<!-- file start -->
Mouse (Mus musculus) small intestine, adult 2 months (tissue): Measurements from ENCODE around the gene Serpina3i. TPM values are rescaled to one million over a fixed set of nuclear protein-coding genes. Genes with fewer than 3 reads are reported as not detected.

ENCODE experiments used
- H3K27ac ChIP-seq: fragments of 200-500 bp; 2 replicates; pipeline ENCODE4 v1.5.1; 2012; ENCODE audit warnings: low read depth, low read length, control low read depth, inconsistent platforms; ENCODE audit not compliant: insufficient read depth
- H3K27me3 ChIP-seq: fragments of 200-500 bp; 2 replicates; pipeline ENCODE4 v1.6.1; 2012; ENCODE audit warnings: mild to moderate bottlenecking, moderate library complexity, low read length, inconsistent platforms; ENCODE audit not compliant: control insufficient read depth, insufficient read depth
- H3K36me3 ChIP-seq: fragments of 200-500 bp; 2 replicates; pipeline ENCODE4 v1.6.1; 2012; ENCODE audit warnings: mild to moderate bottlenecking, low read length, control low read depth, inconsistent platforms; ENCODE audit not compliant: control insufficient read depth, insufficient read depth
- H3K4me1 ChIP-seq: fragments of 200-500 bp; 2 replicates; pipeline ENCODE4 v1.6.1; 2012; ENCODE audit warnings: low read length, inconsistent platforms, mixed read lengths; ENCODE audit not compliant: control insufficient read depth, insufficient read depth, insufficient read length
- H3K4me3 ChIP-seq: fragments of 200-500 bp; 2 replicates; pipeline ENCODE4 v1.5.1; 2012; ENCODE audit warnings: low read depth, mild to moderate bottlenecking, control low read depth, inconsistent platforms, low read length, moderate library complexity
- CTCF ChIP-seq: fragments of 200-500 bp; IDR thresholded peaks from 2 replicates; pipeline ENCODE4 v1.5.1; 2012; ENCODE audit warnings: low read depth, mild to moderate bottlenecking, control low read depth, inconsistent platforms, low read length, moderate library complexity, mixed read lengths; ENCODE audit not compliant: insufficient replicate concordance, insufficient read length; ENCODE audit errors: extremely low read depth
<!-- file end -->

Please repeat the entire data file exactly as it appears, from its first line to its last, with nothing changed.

Mouse (Mus musculus) small intestine, adult 2 months (tissue): Measurements from ENCODE around the gene Serpina3i. TPM values are rescaled to one million over a fixed set of nuclear protein-coding genes. Genes with fewer than 3 reads are reported as not detected.

ENCODE experiments used
- H3K27ac ChIP-seq: fragments of 200-500 bp; 2 replicates; pipeline ENCODE4 v1.5.1; 2012; ENCODE audit warnings: low read depth, low read length, control low read depth, inconsistent platforms; ENCODE audit not compliant: insufficient read depth
- H3K27me3 ChIP-seq: fragments of 200-500 bp; 2 replicates; pipeline ENCODE4 v1.6.1; 2012; ENCODE audit warnings: mild to moderate bottlenecking, moderate library complexity, low read length, inconsistent platforms; ENCODE audit not compliant: control insufficient read depth, insufficient read depth
- H3K36me3 ChIP-seq: fragments of 200-500 bp; 2 replicates; pipeline ENCODE4 v1.6.1; 2012; ENCODE audit warnings: mild to moderate bottlenecking, low read length, control low read depth, inconsistent platforms; ENCODE audit not compliant: control insufficient read depth, insufficient read depth
- H3K4me1 ChIP-seq: fragments of 200-500 bp; 2 replicates; pipeline ENCODE4 v1.6.1; 2012; ENCODE audit warnings: low read length, inconsistent platforms, mixed read lengths; ENCODE audit not compliant: control insufficient read depth, insufficient read depth, insufficient read length
- H3K4me3 ChIP-seq: fragments of 200-500 bp; 2 replicates; pipeline ENCODE4 v1.5.1; 2012; ENCODE audit warnings: low read depth, mild to moderate bottlenecking, control low read depth, inconsistent platforms, low read length, moderate library complexity
- CTCF ChIP-seq: fragments of 200-500 bp; IDR thresholded peaks from 2 replicates; pipeline ENCODE4 v1.5.1; 2012; ENCODE audit warnings: low read depth, mild to moderate bottlenecking, control low read depth, inconsistent platforms, low read length, moderate library complexity, mixed read lengths; ENCODE audit not compliant: insufficient replicate concordance, insufficient read length; ENCODE audit errors: extremely low read depth